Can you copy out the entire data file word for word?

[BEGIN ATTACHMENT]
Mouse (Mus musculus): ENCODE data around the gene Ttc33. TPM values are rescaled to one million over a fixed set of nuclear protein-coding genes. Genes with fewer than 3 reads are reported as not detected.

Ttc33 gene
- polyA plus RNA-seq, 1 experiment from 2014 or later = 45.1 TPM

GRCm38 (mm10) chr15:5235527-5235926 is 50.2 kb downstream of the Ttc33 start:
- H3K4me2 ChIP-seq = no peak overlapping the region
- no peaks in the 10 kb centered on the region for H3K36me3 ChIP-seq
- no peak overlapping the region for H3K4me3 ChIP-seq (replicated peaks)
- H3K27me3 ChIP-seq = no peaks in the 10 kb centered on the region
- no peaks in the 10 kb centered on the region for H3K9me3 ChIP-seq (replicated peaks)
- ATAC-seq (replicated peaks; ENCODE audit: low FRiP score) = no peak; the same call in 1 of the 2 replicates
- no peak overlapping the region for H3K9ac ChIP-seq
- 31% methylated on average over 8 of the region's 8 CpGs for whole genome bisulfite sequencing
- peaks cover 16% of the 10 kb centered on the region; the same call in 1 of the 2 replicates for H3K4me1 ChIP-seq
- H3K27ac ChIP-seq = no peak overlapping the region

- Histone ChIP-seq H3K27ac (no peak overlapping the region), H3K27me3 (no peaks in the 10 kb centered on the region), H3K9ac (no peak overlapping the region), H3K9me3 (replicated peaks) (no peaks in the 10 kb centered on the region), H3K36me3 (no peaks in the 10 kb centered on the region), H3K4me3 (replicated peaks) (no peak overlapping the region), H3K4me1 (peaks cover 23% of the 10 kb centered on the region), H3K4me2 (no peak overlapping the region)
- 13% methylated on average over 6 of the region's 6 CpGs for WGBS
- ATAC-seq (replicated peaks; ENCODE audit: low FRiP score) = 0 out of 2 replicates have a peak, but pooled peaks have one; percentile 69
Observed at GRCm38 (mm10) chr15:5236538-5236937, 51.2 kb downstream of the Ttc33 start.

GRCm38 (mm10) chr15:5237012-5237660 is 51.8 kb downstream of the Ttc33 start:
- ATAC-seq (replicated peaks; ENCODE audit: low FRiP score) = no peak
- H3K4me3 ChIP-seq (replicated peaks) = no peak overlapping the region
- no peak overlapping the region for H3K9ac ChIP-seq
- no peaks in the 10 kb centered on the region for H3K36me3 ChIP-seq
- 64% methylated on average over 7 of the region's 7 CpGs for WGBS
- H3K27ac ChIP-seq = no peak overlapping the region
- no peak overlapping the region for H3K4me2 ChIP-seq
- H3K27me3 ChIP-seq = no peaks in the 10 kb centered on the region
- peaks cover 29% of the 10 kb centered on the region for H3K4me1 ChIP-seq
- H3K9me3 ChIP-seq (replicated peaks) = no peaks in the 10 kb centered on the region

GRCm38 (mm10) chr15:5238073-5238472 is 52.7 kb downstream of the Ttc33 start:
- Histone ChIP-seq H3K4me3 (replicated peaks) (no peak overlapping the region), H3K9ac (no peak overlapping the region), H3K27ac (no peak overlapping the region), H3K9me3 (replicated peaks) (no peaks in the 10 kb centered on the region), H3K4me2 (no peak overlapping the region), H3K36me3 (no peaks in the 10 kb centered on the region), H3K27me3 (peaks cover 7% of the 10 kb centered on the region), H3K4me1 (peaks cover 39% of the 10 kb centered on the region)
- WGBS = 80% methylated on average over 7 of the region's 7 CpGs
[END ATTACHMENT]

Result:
Mouse (Mus musculus): ENCODE data around the gene Ttc33. TPM values are rescaled to one million over a fixed set of nuclear protein-coding genes. Genes with fewer than 3 reads are reported as not detected.

Ttc33 gene
- polyA plus RNA-seq, 1 experiment from 2014 or later = 45.1 TPM

GRCm38 (mm10) chr15:5235527-5235926 is 50.2 kb downstream of the Ttc33 start:
- H3K4me2 ChIP-seq = no peak overlapping the region
- no peaks in the 10 kb centered on the region for H3K36me3 ChIP-seq
- no peak overlapping the region for H3K4me3 ChIP-seq (replicated peaks)
- H3K27me3 ChIP-seq = no peaks in the 10 kb centered on the region
- no peaks in the 10 kb centered on the region for H3K9me3 ChIP-seq (replicated peaks)
- ATAC-seq (replicated peaks; ENCODE audit: low FRiP score) = no peak; the same call in 1 of the 2 replicates
- no peak overlapping the region for H3K9ac ChIP-seq
- 31% methylated on average over 8 of the region's 8 CpGs for whole genome bisulfite sequencing
- peaks cover 16% of the 10 kb centered on the region; the same call in 1 of the 2 replicates for H3K4me1 ChIP-seq
- H3K27ac ChIP-seq = no peak overlapping the region

- Histone ChIP-seq H3K27ac (no peak overlapping the region), H3K27me3 (no peaks in the 10 kb centered on the region), H3K9ac (no peak overlapping the region), H3K9me3 (replicated peaks) (no peaks in the 10 kb centered on the region), H3K36me3 (no peaks in the 10 kb centered on the region), H3K4me3 (replicated peaks) (no peak overlapping the region), H3K4me1 (peaks cover 23% of the 10 kb centered on the region), H3K4me2 (no peak overlapping the region)
- 13% methylated on average over 6 of the region's 6 CpGs for WGBS
- ATAC-seq (replicated peaks; ENCODE audit: low FRiP score) = 0 out of 2 replicates have a peak, but pooled peaks have one; percentile 69
Observed at GRCm38 (mm10) chr15:5236538-5236937, 51.2 kb downstream of the Ttc33 start.

GRCm38 (mm10) chr15:5237012-5237660 is 51.8 kb downstream of the Ttc33 start:
- ATAC-seq (replicated peaks; ENCODE audit: low FRiP score) = no peak
- H3K4me3 ChIP-seq (replicated peaks) = no peak overlapping the region
- no peak overlapping the region for H3K9ac ChIP-seq
- no peaks in the 10 kb centered on the region for H3K36me3 ChIP-seq
- 64% methylated on average over 7 of the region's 7 CpGs for WGBS
- H3K27ac ChIP-seq = no peak overlapping the region
- no peak overlapping the region for H3K4me2 ChIP-seq
- H3K27me3 ChIP-seq = no peaks in the 10 kb centered on the region
- peaks cover 29% of the 10 kb centered on the region for H3K4me1 ChIP-seq
- H3K9me3 ChIP-seq (replicated peaks) = no peaks in the 10 kb centered on the region

GRCm38 (mm10) chr15:5238073-5238472 is 52.7 kb downstream of the Ttc33 start:
- Histone ChIP-seq H3K4me3 (replicated peaks) (no peak overlapping the region), H3K9ac (no peak overlapping the region), H3K27ac (no peak overlapping the region), H3K9me3 (replicated peaks) (no peaks in the 10 kb centered on the region), H3K4me2 (no peak overlapping the region), H3K36me3 (no peaks in the 10 kb centered on the region), H3K27me3 (peaks cover 7% of the 10 kb centered on the region), H3K4me1 (peaks cover 39% of the 10 kb centered on the region)
- WGBS = 80% methylated on average over 7 of the region's 7 CpGs